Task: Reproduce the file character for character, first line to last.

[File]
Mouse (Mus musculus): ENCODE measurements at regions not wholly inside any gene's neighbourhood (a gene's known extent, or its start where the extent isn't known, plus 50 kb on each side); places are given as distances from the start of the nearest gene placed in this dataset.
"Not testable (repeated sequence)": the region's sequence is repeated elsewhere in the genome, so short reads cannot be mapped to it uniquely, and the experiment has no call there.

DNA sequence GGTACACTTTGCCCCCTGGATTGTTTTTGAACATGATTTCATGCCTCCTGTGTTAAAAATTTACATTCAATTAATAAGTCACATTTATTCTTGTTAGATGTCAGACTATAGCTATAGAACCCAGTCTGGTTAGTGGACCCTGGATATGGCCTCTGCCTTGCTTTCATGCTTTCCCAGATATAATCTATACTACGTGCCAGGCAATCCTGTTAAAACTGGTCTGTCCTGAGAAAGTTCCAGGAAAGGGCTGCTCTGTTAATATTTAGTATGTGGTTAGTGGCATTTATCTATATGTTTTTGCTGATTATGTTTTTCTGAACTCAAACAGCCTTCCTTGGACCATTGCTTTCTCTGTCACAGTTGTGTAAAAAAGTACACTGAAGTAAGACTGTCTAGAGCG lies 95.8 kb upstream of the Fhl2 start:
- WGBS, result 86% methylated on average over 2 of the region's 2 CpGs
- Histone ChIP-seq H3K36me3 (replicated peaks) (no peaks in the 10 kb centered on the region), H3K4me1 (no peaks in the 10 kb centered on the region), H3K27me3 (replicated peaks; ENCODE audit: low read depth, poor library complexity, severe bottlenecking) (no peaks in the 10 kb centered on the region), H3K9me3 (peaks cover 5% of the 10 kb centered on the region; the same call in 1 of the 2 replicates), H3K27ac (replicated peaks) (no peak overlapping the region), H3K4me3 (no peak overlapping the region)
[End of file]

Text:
Mouse (Mus musculus): ENCODE measurements at regions not wholly inside any gene's neighbourhood (a gene's known extent, or its start where the extent isn't known, plus 50 kb on each side); places are given as distances from the start of the nearest gene placed in this dataset.
"Not testable (repeated sequence)": the region's sequence is repeated elsewhere in the genome, so short reads cannot be mapped to it uniquely, and the experiment has no call there.

DNA sequence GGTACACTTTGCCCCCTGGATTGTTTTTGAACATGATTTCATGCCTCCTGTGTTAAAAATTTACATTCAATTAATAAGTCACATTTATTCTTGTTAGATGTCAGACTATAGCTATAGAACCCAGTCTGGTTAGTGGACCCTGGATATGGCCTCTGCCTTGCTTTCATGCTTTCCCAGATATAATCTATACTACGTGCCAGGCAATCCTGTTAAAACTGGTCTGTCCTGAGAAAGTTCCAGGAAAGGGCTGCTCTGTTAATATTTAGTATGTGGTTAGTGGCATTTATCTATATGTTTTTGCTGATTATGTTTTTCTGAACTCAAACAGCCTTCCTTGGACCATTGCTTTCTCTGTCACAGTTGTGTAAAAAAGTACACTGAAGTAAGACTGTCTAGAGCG lies 95.8 kb upstream of the Fhl2 start:
- WGBS, result 86% methylated on average over 2 of the region's 2 CpGs
- Histone ChIP-seq H3K36me3 (replicated peaks) (no peaks in the 10 kb centered on the region), H3K4me1 (no peaks in the 10 kb centered on the region), H3K27me3 (replicated peaks; ENCODE audit: low read depth, poor library complexity, severe bottlenecking) (no peaks in the 10 kb centered on the region), H3K9me3 (peaks cover 5% of the 10 kb centered on the region; the same call in 1 of the 2 replicates), H3K27ac (replicated peaks) (no peak overlapping the region), H3K4me3 (no peak overlapping the region)